Photo: Per Bergmann

This is Rock and Roll

An Interview with Jonas Sharpe, the Lead Singer of The White Dominos

The White Dominos played on a concert in the Akvárium Klub on 26 November. Before their gig in Hungary, Jonas Sharpe, the Danish rock and roll band’s lead singer gave some insight into their music, the process of songwriting and their future plans.

Where does your name The White Dominos come from?

Our drummer Mads and the former bass player, Casper, moved to Aarhus to look for people to play rock and roll with. They had already decided on the name before I joined the band. Some people asked us if it has any connection with some drug also called White Dominos but no one in the band knew about this drug so it’s just a name we all think it sounds kinda cool.

How did you meet?

In Aarhus Mads and Casper found Daniel and asked him to take the lead guitar part. After trying out a handful of lead singers with auditions and such, one evening I surfed on the Internet to scout a little and I saw their ads. Having sung as a classical tenor for six years the first thing I told the guys in the rehearsal room was the following: “Well, guys, I’ve never tried to sing rock before… But it can’t hurt to try, right?” After maybe a year or so Casper chose to go on a different way, and we had to look for a new bass player. Daniel had once met a cool dude in a bar, he played the bass, and that’s when Magnus came into the picture, and boom, The White Dominos was complete.

Have you played in a band before?

I’ve played many different genres as a guitarist but never anything as serious as The White Dominos. This feels right, you know. It’s a feeling of well-being.

What do you think the greatest challenge of playing in a band is?

Put your ego aside often. Listen to each other’s ideas and never stop caring about how everyone else feels. When playing in a band, you get really close to the other band members. You’re like a family, and that family has to work just right. Everyone is equal, and that’s really important to us.

Your music sounds quite universal in the sense that one cannot really tell which country you’re from. But is there something particularly Danish in your music?

I really like your question, but, unfortunately, I’m not that certain about an answer. The easiest way to find out is to maybe ask some person from England if there’s something he/she particularly hears as non-universal or a Danish sound.

Please talk a bit about the Danish music scene. Is it rather diverse or uniform compared to Norway and Sweden?

The Danish scene is very diverse, there’s something for everyone if you directly search for it. But as in any other country living the dream as a performer of any kind is really a tough road to go but unbelievably rewarding when you succeed. I don’t have so much knowledge of Sweden and Norway but I know they have some great hard rock and metal bands.

Bands tend to sing in English to reach out to a wider audience, which is — of course — understandable. Have you ever thought of singing in Danish?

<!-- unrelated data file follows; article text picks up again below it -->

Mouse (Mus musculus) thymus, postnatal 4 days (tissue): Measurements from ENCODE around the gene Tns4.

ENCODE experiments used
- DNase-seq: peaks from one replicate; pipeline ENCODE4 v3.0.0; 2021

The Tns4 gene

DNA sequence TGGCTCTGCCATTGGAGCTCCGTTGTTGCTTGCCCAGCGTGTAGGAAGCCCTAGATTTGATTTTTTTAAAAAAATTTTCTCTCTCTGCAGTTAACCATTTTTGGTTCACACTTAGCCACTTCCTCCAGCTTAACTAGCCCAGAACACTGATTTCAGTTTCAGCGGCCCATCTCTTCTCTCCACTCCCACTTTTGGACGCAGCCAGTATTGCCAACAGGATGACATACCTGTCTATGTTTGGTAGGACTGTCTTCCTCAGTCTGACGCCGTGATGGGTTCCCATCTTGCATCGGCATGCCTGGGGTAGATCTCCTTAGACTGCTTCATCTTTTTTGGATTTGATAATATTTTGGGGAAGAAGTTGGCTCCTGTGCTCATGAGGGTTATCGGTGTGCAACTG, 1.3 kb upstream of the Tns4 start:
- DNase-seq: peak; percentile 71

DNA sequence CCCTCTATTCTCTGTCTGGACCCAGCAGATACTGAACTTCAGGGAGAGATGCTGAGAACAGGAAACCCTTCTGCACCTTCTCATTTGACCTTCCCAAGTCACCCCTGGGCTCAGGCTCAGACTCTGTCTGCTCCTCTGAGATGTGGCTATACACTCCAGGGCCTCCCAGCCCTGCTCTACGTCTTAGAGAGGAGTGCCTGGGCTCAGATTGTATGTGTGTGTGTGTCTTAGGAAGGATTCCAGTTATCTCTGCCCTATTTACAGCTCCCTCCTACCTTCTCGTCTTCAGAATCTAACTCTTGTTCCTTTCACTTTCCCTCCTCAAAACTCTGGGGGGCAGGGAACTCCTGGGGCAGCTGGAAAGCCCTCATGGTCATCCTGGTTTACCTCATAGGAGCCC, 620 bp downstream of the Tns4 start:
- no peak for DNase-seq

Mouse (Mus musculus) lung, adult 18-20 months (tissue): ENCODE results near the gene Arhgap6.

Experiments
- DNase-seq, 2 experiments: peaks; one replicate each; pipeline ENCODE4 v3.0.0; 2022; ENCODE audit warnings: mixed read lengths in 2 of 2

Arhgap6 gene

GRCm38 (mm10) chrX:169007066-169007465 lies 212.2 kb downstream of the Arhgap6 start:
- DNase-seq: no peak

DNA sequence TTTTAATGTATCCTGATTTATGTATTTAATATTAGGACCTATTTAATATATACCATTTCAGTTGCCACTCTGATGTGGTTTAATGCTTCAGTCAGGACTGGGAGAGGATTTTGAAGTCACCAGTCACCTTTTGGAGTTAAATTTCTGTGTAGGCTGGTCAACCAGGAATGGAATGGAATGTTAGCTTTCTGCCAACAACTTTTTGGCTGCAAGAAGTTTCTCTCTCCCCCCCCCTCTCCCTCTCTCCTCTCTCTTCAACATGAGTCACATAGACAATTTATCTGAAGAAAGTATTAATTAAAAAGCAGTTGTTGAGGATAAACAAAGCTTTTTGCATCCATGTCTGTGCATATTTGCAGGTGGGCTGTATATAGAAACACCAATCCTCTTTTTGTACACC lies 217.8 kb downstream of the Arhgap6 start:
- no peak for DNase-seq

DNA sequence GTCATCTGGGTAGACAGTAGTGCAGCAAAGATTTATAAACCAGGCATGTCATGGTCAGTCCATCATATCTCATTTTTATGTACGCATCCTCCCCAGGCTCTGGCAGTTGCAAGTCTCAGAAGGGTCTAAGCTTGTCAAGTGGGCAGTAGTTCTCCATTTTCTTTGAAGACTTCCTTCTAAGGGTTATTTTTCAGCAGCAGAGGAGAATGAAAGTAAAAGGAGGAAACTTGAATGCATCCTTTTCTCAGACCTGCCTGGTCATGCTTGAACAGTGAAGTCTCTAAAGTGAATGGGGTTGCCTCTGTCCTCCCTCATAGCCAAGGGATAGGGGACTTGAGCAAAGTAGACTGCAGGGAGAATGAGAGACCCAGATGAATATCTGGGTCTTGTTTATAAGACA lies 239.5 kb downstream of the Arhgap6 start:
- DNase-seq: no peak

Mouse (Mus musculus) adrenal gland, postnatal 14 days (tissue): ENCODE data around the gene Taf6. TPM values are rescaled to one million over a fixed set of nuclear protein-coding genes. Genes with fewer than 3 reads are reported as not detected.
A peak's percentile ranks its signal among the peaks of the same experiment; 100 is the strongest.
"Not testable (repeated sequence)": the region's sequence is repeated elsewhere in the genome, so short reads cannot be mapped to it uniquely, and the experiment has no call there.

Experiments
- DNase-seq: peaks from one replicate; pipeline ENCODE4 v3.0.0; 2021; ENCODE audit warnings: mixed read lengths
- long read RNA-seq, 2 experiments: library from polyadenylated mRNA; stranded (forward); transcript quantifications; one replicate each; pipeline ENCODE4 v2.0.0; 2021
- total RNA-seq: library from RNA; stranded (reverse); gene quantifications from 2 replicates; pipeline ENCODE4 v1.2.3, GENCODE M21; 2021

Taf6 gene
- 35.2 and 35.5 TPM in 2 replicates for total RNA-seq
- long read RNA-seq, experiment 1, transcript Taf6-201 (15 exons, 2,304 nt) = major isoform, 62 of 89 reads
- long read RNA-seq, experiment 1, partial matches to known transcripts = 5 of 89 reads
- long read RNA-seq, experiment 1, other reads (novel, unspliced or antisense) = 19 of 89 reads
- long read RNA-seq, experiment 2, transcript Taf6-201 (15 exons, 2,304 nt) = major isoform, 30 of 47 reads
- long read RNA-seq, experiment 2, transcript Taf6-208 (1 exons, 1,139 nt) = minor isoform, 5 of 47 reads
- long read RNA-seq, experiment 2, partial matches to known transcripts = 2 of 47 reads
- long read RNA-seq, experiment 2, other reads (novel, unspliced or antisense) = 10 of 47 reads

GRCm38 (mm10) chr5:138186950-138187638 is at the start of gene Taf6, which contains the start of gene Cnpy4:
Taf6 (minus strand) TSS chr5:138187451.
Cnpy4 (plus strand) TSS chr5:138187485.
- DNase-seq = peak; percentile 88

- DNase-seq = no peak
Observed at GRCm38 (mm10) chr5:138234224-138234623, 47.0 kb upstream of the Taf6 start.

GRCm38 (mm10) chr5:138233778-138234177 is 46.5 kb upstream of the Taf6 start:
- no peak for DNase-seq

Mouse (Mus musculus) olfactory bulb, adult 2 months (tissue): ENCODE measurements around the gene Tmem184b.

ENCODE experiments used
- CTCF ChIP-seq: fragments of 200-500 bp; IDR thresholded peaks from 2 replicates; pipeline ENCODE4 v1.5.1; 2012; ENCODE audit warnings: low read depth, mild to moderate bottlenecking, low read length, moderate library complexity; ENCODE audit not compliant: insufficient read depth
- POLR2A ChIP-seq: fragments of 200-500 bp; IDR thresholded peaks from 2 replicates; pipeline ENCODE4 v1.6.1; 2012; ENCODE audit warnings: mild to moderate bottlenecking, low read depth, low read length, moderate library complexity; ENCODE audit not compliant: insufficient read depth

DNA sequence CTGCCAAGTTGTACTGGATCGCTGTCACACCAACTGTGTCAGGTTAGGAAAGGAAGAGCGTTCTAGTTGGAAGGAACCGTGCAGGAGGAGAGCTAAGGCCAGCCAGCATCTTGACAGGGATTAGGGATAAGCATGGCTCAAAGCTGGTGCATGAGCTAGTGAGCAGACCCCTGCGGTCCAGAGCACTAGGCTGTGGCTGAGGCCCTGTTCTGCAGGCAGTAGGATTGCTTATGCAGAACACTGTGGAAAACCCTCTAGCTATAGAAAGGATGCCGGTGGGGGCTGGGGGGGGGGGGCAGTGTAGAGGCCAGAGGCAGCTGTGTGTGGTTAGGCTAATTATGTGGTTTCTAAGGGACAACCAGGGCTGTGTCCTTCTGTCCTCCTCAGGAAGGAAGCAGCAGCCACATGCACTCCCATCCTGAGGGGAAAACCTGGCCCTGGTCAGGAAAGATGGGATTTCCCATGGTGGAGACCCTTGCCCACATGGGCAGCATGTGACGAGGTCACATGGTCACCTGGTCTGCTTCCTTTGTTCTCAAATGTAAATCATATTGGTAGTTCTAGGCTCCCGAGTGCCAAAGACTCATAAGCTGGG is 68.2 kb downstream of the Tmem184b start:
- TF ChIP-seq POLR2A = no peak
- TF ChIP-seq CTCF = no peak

I’ve grown up listening to songs in English so it feels quite natural to me to write in English. Of course, it’s a bonus that music can get out to a wider audience as well. I feel so privileged that people want to hear our music. We’ve had some amazing concerts and good times in Hungary as an example.

Please tell us about the process of songwriting.

Songwriting is such a hard topic to discuss and trust me when I say that I’ve read a lot about it in books. It is important to just sit down and give it a try, and don’t stop and walk away if nothing good comes to your mind in the first 10 minutes. Put hours into your writing and don’t just write one song at a time. I tend to have at least 5–10 songs in the making, but NOT all of them make it to your ears. Remember to record your ideas and don’t be afraid to write something bad.

You’ve said in a video that you can probably find an audience in Germany. Could you explain in more detail why you think that?

Since we did that interview The White Dominos has played in Hungary, Italy and Slovenia, and I’d like to expand with these countries as well. I really think people show so much interest in coming to live shows and that’s just a musician’s dream. So, in general, it’s just the interest people across the borders show for foreign bands, which we love very much. We also have good friends in Denmark with the same experience.

This isn’t your first time in Hungary. Do you like playing here?

We love it so much! The Hungarian people took us in with arms open wide, and we really can’t wait to return to you all.

What do you expect this time?

To expect something is so demanding, but we really hope that you, guys, are ready to party with us again and have a great time. We’re playing with our good friends, the Ozone Mama, and it’s gonna be awesome.

What are your plans for the future?

Work hard as well as grow our music and audience. We’ll definitely keep on touring and write new music. It’s what we do and it’s what can’t stop doing. Pretty neat.



Photos: Facebook

Originally published at //

journalist, editor & film critic; cinema, design, books & music; human rights, typography & Nordics [Content in English & Hungarian] | Website: